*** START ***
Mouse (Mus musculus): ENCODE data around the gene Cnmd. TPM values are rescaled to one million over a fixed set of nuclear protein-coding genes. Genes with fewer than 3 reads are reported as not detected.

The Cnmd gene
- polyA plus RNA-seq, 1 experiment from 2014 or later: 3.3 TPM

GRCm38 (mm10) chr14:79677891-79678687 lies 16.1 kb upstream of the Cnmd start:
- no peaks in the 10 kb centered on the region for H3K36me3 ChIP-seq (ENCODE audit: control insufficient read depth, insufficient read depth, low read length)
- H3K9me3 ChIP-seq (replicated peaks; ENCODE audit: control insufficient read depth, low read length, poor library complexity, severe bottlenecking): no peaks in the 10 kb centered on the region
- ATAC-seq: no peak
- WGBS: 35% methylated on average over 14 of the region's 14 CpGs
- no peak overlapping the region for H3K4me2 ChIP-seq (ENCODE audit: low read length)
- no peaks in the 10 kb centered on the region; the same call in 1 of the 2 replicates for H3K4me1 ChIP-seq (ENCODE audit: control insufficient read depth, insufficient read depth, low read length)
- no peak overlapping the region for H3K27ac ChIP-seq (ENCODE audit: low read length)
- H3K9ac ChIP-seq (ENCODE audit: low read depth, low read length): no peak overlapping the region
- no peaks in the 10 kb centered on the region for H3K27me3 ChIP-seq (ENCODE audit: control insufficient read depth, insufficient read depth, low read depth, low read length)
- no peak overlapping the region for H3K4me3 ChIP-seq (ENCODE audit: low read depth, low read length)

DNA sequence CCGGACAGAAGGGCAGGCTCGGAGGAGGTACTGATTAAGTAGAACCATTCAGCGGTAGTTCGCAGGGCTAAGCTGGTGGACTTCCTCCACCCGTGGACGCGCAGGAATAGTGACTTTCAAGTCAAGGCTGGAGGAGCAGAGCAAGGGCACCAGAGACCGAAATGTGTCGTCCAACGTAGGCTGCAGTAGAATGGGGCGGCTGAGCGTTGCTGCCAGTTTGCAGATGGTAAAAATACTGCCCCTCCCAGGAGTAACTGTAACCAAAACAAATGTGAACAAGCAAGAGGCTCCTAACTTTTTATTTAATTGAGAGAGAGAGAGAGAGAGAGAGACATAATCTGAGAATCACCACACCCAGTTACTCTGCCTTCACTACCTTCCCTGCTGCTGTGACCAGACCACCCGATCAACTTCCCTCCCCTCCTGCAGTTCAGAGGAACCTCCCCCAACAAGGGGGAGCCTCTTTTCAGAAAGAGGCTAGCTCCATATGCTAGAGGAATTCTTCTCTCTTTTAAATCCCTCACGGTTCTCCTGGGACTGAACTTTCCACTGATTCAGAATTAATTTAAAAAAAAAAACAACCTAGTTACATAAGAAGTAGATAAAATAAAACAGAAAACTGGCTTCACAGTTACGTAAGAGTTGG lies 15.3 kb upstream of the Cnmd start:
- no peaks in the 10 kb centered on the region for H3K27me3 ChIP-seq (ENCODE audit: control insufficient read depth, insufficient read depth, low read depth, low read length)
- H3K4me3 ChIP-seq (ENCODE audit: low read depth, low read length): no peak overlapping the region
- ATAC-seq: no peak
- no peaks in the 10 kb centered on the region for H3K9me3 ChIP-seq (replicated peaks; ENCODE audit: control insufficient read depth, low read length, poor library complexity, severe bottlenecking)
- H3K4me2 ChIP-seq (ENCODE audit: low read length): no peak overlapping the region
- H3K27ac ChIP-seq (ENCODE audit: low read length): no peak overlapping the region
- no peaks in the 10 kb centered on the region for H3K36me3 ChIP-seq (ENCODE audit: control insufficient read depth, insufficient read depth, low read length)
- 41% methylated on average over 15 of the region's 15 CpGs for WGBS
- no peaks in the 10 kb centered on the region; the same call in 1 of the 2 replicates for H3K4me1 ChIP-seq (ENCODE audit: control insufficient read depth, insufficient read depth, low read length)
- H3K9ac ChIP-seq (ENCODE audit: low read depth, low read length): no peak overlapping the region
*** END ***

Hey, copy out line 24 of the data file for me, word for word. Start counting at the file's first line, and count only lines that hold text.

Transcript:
- no peaks in the 10 kb centered on the region; the same call in 1 of the 2 replicates for H3K4me1 ChIP-seq (ENCODE audit: control insufficient read depth, insufficient read depth, low read length)